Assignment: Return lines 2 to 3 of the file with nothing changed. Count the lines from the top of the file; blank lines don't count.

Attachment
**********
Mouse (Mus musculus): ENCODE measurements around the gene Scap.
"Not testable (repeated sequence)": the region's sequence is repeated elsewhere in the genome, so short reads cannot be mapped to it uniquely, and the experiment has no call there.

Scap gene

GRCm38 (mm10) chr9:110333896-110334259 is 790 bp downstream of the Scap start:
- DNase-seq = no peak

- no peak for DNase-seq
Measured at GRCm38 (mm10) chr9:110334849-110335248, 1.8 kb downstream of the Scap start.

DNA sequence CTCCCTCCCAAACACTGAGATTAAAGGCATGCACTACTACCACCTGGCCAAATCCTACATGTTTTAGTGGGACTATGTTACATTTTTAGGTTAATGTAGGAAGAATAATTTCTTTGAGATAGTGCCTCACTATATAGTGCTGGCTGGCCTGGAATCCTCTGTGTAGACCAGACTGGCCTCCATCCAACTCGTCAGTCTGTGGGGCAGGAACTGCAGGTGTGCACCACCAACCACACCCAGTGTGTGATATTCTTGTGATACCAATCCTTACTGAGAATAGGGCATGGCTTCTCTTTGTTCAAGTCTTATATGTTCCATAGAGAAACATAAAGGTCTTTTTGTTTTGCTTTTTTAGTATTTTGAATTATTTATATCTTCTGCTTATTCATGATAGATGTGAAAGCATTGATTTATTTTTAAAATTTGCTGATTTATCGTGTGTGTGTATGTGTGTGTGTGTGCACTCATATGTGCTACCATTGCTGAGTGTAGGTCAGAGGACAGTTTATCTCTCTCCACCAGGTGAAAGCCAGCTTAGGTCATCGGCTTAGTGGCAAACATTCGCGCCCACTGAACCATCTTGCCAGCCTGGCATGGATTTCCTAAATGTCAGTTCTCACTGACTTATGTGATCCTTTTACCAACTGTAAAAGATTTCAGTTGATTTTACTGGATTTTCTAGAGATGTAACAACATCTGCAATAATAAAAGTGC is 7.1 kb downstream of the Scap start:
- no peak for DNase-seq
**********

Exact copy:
"Not testable (repeated sequence)": the region's sequence is repeated elsewhere in the genome, so short reads cannot be mapped to it uniquely, and the experiment has no call there.

Scap gene